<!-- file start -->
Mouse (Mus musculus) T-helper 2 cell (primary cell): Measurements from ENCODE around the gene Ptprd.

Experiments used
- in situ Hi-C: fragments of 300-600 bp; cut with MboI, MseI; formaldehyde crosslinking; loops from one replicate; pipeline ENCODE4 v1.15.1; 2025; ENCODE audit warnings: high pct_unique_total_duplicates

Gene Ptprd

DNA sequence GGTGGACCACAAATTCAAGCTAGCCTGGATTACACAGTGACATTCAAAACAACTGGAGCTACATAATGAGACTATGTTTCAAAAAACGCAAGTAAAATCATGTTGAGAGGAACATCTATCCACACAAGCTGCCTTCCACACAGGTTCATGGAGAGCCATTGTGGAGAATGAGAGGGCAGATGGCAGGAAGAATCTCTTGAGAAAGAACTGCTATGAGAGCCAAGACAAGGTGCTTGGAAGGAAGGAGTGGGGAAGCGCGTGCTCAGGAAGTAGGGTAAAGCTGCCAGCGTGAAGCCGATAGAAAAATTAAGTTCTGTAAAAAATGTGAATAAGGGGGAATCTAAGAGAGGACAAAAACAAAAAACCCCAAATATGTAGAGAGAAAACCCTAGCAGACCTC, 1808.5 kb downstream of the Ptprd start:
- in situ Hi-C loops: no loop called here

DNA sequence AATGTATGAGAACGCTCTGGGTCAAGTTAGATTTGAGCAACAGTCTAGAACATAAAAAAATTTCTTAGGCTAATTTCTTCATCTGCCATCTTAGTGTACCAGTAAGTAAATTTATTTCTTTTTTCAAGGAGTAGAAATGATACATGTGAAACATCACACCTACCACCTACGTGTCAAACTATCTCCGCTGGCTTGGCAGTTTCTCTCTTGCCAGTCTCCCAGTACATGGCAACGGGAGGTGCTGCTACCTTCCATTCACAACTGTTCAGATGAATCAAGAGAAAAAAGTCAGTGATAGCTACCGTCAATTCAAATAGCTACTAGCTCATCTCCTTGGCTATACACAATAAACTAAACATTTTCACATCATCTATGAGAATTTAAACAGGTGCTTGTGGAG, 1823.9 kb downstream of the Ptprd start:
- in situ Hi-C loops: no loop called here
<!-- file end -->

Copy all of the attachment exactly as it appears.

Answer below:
Mouse (Mus musculus) T-helper 2 cell (primary cell): Measurements from ENCODE around the gene Ptprd.

Experiments used
- in situ Hi-C: fragments of 300-600 bp; cut with MboI, MseI; formaldehyde crosslinking; loops from one replicate; pipeline ENCODE4 v1.15.1; 2025; ENCODE audit warnings: high pct_unique_total_duplicates

Gene Ptprd

DNA sequence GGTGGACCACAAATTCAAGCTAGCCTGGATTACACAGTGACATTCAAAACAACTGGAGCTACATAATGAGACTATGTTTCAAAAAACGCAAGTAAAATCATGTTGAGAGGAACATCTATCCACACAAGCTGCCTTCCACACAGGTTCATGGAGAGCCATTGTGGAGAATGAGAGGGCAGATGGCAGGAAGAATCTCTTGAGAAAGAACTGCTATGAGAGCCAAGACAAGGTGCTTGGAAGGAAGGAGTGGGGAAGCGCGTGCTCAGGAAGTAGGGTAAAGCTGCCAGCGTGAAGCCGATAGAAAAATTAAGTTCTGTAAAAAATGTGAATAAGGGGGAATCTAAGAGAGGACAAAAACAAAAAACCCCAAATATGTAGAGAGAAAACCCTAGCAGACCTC, 1808.5 kb downstream of the Ptprd start:
- in situ Hi-C loops: no loop called here

DNA sequence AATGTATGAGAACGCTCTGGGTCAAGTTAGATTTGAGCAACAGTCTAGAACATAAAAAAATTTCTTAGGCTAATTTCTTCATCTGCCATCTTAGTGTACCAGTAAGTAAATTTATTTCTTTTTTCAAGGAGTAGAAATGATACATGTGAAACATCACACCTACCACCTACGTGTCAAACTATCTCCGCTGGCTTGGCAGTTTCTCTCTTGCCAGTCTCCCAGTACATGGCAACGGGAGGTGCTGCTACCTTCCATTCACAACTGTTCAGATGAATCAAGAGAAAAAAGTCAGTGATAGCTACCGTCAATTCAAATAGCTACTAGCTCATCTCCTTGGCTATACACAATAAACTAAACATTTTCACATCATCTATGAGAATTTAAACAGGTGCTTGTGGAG, 1823.9 kb downstream of the Ptprd start:
- in situ Hi-C loops: no loop called here